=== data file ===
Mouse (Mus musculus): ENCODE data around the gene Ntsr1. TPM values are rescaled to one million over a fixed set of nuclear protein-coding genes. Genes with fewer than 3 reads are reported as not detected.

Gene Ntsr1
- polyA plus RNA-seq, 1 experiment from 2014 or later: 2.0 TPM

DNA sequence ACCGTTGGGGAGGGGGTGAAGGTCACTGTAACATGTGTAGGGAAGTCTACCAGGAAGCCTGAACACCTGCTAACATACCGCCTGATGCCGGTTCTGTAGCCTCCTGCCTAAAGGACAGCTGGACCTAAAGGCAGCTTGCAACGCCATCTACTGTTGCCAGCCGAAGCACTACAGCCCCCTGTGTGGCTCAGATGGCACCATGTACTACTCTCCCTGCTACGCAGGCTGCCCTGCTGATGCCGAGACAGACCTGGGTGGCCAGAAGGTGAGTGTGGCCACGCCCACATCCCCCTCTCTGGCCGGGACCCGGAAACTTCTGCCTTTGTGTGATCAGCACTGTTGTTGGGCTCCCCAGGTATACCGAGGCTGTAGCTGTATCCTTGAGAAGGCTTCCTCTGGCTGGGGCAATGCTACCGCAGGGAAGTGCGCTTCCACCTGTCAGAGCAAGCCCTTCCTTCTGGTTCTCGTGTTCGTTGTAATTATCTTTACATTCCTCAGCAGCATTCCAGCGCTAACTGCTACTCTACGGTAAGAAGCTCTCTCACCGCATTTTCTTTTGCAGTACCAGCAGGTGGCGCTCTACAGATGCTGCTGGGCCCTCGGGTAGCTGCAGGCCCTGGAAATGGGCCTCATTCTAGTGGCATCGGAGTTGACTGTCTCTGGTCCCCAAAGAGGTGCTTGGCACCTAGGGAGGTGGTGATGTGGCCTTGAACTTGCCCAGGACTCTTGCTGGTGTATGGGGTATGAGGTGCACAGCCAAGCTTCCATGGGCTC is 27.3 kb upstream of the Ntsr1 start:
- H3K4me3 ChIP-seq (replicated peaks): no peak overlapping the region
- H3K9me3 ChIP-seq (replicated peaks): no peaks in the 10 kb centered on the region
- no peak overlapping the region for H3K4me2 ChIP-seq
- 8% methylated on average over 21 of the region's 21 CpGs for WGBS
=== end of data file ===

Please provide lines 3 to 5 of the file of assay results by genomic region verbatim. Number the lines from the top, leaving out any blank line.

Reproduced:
- polyA plus RNA-seq, 1 experiment from 2014 or later: 2.0 TPM

DNA sequence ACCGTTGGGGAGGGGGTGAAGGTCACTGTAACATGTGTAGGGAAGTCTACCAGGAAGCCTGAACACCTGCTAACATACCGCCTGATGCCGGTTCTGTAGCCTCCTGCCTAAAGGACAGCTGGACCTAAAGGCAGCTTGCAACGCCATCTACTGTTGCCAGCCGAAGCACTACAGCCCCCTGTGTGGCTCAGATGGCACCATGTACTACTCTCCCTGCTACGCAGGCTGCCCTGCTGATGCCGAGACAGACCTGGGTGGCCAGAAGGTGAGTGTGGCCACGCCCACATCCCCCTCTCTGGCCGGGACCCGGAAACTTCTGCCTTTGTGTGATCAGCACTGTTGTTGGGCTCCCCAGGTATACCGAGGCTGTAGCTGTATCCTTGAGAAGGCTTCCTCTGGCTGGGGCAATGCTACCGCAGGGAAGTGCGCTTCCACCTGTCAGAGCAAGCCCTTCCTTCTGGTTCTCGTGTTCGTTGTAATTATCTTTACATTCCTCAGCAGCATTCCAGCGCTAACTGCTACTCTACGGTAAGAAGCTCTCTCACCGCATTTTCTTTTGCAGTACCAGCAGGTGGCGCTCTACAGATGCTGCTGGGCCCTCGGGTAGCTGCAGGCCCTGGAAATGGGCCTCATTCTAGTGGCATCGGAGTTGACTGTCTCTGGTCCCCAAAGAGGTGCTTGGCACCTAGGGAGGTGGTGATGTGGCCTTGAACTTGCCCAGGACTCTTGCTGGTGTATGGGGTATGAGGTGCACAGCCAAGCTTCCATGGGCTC is 27.3 kb upstream of the Ntsr1 start:
- H3K4me3 ChIP-seq (replicated peaks): no peak overlapping the region